Volume 6, 2021
- John Borrows, Canada Research Chair in Indigenous Law, University of Victoria
- Nathan Brett, Philosophy (Emeritus), Dalhousie University
- Will Buschert, Philosophy & Political Studies, University of Saskatchewan
- Jane Dryden, Philosophy, Mount Alison University
- Jay Drydyk, Philosophy, Carlton University
- Lorraine Mayer, Native Studies, Brandon University
- Bruce Morito, Philosophy (Emeritus), Athabasca University
- Maureen Muldoon, Faculty Arts, Humanities and Social Sciences, University of Windsor
- Dwight Newman, College of Law, University of Saskatchewan
- Kathryn Norlock, Kenneth Mark Drain Endowed Chair in Ethics, Trent University
- J. Douglas Rabb, Philosophy (Emeritus), Lakehead University
- Christine Tappolet, Département de philosophie, Université de Montréal
- Kira Tomsons, Philosophy, Douglas College
- Jennifer Welchman, Philosophy, University of Alberta
- Alex Wellington, Philosophy, Ryerson University
The Canadian Journal of Practical Philosophy (CJPP) is an on-line, open access publication. It was founded by the editors, Philip MacEwen (Departments of Philosophy and Humanities, York University) and Sandra Tomsons (Research Affiliate: Centre for Health Care Ethics, Lakehead University), in 2017 and is published by the University of Windsor through its Leddy Library on-line, open access publishing unit.
In this Volume, we are pleased to present papers on the theme, “Living with COVID-19: Issues and Perspectives.” COVID-19 made its first appearance in December 2019 and has since transformed the world. The World Health Organization (WHO) declared it a pandemic on March 11, 2020. Hundreds of millions of people have been infected by the virus and many millions have died from it. Not only does this make it one of the deadliest pandemics in history but one that has made its mark in a very short time. The papers in this volume present cutting-edge research, as well as testamonials, on living with COVID-19.
The first contribution, “A Little Shelter from the Storm: COVID-19 and the ‘Atlantic Bubble’,” is by Dylan MacKenzie, an independent scholar and permanent resident of the area concerned. MacKenzie explains why the Atlantic Provinces (New Brunswick, Newfoundland and Labrador, Nova Scotia, and Prince Edward Island) have experienced relatively minor COVID-19 infection and mortality rates compared to much of the rest of Canada (hence the ‘Atlantic Bubble’ or AB). Not only is this region somewhat geographically isolated and not heavily populated but it has a certain sense of community, largely missing from many other areas of Canada, which has helped it resist the onslaught of COVID-19. The paper considers some of the practical implications of this for future political planning in Canada, particularly per epidemiological risk assessment, and concludes with a consideration of some of the lessons to be learned from AB.
The second contribution, “The Pandemic, Sociability, and Citizenship,” is by Ronda Martens, Associate Professor of Philosophy, University of Manitoba. Martens argues that the COVID-19 pandemic has been especially hard on ‘weak ties’ which we need, not only for our well-being, but in order to practice social citizenship. This is particularly important in democracies which function, or should function, only as well as social citizenship permits. The paper concludes with a reflection on how the research can help us develop resilience as a way of redressing some of what we have lost during the pandemic.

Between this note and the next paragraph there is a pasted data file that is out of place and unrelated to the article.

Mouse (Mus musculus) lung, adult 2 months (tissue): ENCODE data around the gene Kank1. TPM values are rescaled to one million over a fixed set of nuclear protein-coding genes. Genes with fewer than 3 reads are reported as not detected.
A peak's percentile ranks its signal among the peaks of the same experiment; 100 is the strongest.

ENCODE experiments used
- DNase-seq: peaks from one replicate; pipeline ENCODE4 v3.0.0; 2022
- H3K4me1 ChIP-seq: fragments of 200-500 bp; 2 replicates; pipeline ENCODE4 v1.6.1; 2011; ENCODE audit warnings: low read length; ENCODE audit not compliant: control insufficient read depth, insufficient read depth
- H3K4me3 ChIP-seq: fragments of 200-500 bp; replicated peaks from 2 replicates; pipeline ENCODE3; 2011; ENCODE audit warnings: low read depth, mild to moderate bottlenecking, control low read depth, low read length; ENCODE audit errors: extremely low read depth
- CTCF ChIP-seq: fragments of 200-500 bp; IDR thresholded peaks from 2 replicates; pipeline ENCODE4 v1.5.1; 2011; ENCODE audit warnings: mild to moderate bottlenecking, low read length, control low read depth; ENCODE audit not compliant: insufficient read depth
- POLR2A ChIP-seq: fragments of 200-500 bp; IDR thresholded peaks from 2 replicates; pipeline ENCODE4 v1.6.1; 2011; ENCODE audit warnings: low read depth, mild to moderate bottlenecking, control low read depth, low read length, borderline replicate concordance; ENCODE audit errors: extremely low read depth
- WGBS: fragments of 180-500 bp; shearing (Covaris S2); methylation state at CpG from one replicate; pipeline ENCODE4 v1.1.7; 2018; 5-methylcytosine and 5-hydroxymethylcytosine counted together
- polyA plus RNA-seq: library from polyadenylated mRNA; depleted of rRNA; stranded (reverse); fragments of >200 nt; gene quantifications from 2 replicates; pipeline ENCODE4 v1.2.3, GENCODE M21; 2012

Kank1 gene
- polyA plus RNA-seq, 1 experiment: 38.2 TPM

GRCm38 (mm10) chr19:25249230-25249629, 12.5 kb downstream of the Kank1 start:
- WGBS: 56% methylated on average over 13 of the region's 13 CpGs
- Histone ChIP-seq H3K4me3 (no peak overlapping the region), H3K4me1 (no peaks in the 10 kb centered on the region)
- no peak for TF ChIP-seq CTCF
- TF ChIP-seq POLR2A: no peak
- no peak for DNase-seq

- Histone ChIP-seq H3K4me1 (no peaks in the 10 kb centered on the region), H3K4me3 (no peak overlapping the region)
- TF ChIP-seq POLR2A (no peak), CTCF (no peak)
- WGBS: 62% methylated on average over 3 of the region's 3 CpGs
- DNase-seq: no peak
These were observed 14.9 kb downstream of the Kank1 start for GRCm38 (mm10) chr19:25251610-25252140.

The third contribution, “Evidence, Testimony, and Trust: How the COVID-19 Pandemic is Exacerbating the Crisis of Trust in Science,” is by Clarisse Paron, a PhD student in philosophy at Dalhousie University. Paron argues that the pressures of ‘fast science’, i.e., science driven by exterior motives like commercial and personal interests, and the pandemic itself to develop research on COVID-19 quickly have not only yielded results which sometimes fail to meet rigorous scientific standards, but have contributed to the conflicting nature of the messages of many health care policies and recommendations, thereby creating a crisis of trust in science. Thus, the pandemic presents a pivotal moment for science to get its house in order and show how socially responsible science is consistent with the values of the people it is trying to help.
The fourth contribution, “Ethics, Justice, and the Impact of COVID-19 on the Courts in Canada,” is by Bruce Preston, Adjunct Professor, School of Public Policy and Administration, York University. The COVID-19 pandemic has further contributed to the perennial problem of delay in Canadian courts. While the courts have faced a lot of criticism in this regard, Preston argues that it is not warranted. Indeed, it pertains more to the perception of the courts’ past practice than to the way the courts have responded to the COVID-19 pandemic. Nevertheless, the systemic delay in Canadian courts has become an ethical issue which obscures any success they have had in the current situation. The paper concludes with some reflections on what the ultimate impact of the pandemic will be on the Canadian courts.
The CJPP plans to publish a second volume on moral and justice issues pertaining to COVID-19 in 2022. Papers examining the following practical questions are welcome: pandemic and emergency declarations; freedom of choice during a pandemic; value hierarchies during COVID-19; central vs. local political decision-making in a pandemic; the Zoom classroom and university teaching: student and faculty perspectives; COVID-19 and Canadians’ right to travel within Canada, and COVID-19 and the distribution of political decision-making power.
|Thursday, September 2nd
Philip MacEwan, York University
12:00 AMPreface 1-3
Philip MacEwan, York University
12:00 AMVolume 6: Abstracts and keywords to articles 4-4
Rhonda Martens, University of Manitoba
Clarisse Paron, Dalhousie University
Bruce Preston, York University